Berkeley City Council candidate and UC Berkeley student Jason Overman believes in affordable housing and wants to restore funding for the city’s police and fire departments if he gets elected this year. He also spends a lot of time making friends on Facebook.com.
However, Overman is not the only candidate who is spending time on Facebook—the popular social networking site that has become ubiquitous at schools across the country—to connect with students before the Nov. 7 election. Gov. Arnold Schwarzenegger is doing it too, and so are hundreds of politicians all over the United States.
All four Berkeley City Council candidates running in the two districts that cover most of the UC Berkeley community have staked out ground on Facebook.
As e-mail has become an important way to campaign, Facebook is an additional way a lot of candidates are getting their message to potential student voters this year. With more than 9.5 million registered users spread across 40,000 networks, primarily connected with schools, Facebook is the seventh most trafficked website in the country today.
“Facebook is the future of campaigning,” Overman said. “It has taken elections to an entirely new level. There’s nothing like using technology that is popular with the present generation in order to reach out to them.”
Incumbent Gordon Wozniak, Overman’s opponent in the District 8 council race, also has a personal account on Facebook as a UC Berkeley alumni but doesn’t have a political group yet.
“Students are very wired these days,” Wozniak said. “I am thinking of setting up a group soon.”
George Beier, running for the District 7 Berkeley City Council seat, has 207 members on his Facebook site, with which he said he began to communicate with students who lived in the district.
“Students have always been a challenging constituency to reach,” he said. “Facebook allows me to effectively share my plans to reduce crime, revive Telegraph and establish a student district. So far I have been getting some great feedback from them.”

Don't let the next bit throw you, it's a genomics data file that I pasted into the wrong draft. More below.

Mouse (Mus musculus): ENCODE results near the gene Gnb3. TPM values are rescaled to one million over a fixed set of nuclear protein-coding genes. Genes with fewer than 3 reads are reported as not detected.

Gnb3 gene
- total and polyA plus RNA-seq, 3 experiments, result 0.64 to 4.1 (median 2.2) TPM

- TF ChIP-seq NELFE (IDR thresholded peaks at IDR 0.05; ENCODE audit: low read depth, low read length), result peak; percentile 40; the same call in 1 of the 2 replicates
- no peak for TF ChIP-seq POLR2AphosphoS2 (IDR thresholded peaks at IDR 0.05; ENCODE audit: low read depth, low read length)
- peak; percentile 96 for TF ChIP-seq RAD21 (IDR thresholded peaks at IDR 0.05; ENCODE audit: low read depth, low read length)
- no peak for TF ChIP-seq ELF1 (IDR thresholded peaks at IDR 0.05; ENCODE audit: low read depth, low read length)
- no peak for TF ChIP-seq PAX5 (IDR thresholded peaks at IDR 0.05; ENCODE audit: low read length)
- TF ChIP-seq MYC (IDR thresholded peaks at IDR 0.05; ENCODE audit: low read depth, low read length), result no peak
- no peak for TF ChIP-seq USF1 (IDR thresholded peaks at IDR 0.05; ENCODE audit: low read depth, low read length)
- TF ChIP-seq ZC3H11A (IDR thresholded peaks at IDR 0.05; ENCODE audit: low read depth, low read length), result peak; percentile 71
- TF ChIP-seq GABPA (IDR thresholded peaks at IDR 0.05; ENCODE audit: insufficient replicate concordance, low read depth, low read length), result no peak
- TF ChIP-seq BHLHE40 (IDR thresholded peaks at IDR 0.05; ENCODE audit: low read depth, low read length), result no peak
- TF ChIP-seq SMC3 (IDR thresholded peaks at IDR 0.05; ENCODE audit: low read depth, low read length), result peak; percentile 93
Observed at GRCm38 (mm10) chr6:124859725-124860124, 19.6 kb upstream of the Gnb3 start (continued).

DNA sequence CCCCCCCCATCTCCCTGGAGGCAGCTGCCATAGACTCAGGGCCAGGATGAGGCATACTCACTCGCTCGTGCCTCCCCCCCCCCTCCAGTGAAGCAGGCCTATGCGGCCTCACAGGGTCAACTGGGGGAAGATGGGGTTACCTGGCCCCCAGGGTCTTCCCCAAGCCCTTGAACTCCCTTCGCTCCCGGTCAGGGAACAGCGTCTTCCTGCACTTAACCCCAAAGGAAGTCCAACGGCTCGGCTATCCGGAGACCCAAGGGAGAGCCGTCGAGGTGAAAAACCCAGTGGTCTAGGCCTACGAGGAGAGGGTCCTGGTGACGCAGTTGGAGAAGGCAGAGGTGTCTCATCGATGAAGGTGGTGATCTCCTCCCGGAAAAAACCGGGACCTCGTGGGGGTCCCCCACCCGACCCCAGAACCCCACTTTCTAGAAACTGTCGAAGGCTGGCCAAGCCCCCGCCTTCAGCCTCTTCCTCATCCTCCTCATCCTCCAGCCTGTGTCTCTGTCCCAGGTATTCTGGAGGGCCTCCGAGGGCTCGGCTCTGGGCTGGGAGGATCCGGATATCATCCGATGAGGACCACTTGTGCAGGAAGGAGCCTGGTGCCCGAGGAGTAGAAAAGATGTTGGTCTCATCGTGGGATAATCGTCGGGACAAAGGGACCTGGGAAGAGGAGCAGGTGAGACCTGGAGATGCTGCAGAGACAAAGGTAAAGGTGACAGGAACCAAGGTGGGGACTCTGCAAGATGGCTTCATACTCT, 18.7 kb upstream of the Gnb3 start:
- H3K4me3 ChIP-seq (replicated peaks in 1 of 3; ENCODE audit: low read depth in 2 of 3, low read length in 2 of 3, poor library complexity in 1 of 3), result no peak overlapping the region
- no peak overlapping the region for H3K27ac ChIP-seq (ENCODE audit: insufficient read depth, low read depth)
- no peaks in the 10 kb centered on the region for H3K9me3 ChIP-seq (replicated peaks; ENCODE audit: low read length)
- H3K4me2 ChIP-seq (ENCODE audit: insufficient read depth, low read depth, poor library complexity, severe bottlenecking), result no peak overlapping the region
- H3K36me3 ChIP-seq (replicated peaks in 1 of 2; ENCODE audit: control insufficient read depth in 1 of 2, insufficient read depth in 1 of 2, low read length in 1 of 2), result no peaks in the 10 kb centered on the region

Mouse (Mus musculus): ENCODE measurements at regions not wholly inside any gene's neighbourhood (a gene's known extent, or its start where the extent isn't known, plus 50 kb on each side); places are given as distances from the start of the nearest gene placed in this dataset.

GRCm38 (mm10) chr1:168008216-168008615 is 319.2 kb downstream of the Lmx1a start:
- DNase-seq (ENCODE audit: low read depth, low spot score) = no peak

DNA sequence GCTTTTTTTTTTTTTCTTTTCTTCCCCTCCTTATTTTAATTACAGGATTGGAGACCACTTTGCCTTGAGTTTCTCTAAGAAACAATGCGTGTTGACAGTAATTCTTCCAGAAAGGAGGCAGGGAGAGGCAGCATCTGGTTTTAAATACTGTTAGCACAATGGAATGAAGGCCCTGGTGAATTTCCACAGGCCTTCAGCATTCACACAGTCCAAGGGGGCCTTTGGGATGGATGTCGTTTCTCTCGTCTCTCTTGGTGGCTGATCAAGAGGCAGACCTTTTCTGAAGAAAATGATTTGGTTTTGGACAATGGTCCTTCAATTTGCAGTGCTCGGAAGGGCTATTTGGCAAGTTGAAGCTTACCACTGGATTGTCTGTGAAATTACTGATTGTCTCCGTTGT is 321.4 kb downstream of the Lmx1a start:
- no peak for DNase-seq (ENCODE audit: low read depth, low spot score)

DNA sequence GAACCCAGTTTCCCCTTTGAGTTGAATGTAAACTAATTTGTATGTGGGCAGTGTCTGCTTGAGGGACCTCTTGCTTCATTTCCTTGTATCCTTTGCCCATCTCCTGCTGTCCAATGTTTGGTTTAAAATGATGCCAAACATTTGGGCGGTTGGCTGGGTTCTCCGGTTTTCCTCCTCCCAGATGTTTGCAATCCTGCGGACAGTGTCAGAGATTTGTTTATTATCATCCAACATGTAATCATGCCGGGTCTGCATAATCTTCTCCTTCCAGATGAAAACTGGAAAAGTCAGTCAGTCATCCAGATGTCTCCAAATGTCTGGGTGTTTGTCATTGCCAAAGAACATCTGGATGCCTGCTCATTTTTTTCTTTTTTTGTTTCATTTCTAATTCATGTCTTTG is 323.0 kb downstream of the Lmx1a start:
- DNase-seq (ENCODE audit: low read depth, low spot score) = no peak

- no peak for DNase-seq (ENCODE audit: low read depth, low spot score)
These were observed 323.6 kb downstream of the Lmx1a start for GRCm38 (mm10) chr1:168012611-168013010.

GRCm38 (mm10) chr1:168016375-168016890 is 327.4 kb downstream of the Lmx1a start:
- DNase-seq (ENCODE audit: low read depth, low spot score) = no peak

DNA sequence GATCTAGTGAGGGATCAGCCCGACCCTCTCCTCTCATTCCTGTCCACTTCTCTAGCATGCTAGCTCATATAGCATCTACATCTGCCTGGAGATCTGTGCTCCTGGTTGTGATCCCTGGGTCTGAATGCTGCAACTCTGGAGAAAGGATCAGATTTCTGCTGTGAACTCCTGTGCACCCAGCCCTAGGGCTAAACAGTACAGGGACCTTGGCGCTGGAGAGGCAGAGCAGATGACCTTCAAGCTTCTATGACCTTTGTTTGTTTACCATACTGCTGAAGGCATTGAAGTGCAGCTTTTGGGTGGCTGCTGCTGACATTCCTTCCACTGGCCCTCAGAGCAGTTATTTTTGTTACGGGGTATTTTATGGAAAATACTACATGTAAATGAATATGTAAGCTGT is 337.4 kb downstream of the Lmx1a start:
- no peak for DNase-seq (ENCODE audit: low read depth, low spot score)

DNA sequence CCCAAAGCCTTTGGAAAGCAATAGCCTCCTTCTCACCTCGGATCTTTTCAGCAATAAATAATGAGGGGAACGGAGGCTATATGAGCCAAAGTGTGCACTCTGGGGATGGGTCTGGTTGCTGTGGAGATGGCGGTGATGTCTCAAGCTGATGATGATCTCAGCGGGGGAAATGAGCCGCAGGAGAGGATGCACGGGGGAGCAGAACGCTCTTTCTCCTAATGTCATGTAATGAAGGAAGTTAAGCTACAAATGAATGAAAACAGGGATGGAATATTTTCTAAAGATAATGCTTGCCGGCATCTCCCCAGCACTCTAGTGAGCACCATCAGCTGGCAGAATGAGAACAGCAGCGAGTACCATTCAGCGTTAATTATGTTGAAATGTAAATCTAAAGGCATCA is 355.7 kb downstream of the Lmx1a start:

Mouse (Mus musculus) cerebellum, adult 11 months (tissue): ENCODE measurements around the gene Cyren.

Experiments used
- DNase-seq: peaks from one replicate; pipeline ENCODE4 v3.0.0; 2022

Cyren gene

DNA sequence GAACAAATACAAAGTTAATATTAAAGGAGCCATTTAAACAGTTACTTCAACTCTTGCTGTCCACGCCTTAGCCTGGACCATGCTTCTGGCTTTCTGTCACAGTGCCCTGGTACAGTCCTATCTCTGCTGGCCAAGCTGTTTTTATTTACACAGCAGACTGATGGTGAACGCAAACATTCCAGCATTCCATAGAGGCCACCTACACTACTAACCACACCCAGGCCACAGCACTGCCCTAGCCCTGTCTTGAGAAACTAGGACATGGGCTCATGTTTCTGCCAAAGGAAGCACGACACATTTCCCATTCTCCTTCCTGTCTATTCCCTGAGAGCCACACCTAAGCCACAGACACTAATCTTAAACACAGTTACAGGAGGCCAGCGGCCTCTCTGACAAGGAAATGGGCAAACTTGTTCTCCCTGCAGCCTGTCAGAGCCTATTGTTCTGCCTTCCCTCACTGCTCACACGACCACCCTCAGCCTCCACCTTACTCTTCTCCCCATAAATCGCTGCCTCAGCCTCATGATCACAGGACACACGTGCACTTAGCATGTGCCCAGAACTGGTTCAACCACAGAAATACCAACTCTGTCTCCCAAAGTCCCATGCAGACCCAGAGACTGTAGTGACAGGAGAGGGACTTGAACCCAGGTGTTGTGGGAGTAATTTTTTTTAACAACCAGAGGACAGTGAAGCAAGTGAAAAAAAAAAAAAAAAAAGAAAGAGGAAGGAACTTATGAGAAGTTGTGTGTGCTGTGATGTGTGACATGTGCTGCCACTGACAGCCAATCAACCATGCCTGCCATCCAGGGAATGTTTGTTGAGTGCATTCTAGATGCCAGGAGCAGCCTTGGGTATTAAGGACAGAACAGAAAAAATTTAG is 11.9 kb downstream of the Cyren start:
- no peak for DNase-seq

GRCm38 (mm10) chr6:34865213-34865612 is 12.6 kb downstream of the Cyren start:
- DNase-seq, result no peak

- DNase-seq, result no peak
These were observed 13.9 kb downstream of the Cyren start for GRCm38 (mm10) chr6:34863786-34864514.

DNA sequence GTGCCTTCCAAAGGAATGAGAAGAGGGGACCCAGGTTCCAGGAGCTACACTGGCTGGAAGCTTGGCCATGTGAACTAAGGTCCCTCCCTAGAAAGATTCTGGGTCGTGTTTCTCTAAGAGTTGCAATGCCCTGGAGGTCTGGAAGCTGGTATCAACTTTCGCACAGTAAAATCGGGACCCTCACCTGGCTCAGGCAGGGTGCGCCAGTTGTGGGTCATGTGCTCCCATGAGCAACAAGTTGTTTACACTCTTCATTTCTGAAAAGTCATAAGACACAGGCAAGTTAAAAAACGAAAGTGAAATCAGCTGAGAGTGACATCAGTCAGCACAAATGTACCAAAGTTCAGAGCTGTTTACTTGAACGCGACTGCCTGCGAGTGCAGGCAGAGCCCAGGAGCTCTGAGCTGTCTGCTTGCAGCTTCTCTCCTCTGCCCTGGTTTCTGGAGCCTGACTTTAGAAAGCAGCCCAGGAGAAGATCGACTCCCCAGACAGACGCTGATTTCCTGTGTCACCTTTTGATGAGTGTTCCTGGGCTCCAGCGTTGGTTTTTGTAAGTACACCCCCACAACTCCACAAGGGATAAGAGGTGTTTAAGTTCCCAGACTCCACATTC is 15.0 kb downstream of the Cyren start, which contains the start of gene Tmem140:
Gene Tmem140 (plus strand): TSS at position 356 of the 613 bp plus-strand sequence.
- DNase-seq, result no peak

Councilmember Kriss Worthington, running against Beier, also has a group on Facebook.
“Students for Kriss was set up by students working on my campaign,” Worthington said. “I gave them the freedom to create it because I think it’s important to use every kind of communication to answer people’s questions. However it still remains to be seen how successful a campaign method this turns out to be.”
Overman, registered as a UC Berkeley student with Facebook, created the group “Elect Cal Student Jason Overman to Berkeley City Council” two months ago. His site claims 374 members consisting of students from UC Berkeley, Stanford, University of Pennsylvania and several other universities.
“Eighteen- to 25-year-olds have the lowest voter turnout in the country,” Overman said. “Since Facebook has an election section now, I think it’s a great way of letting them know that their vote is important.”
Overman added that although community members often feel that UC Berkeley students do not feel invested in the local community, this was not the case.
“Maybe they don’t have time to attend city hall meetings, but that’s another reason why we need to reach out to them more often,” he said. “I get messages from students on Facebook who want to talk about crime and affordable housing. UCB students are one of the most vulnerable groups in the case of an earthquake in Berkeley. They want to know more about disaster preparedness. We haven’t heard about their concerns before because they were never given an outlet for them. Facebook is helping to bridge that gap between students and the local residents. How can we have a local election and leave out students who form one of the most important sections of our community?”
Anna Thongthap is one of the UC Berkeley students who joined Jason Overman’s Facebook group. Students care about Berkeley neighborhoods issues, she said.
“We have a major investment in what goes on in local politics, but we don’t always know how to make a difference,” Throngthap said. “When campaigns target voters, they often write off our generation as not worth their effort. We are seen as a generation that doesn’t vote. But we vote when we are given a reason to, and believe me, I am voting this year.”
Alan Lightfeldt, a political economy of industrial societies major at UC Berkeley, has indicated his support for District 7 candidate Beier on Facebook.
“I joined the group because I know George and I have supported him all along,” he said. “I want to show people where I stand.”
There are others, like UC Berkeley freshman Elizabeth Hopper, who are skeptical about Facebook as a vehicle for political action.
“The campaigns that are up there haven’t changed my mind about whom I want to support because there’s not enough information about the candidates and their policies,” she said.
According to Beier, students started joining his group after student group meetings organized by the ASUC and others.
“It’s a more environment-friendly and cost-effective way of campaigning,” he said. “The bad thing about Facebook is if I spend more time on it, it takes away time from the other parts of my campaign.”
Worthington, who said he has helped more students get appointed and elected to city positions than any other Berkeley councilmember, said that students have contributed immensely towards his campaign this year, and his Facebook site is an extension of that effort.
“It’s their ideas I look forward to hearing,” he said. “The enthusiasm they are bringing to my campaign is just amazing. Getting young people involved is one of the first steps towards creating a better community.”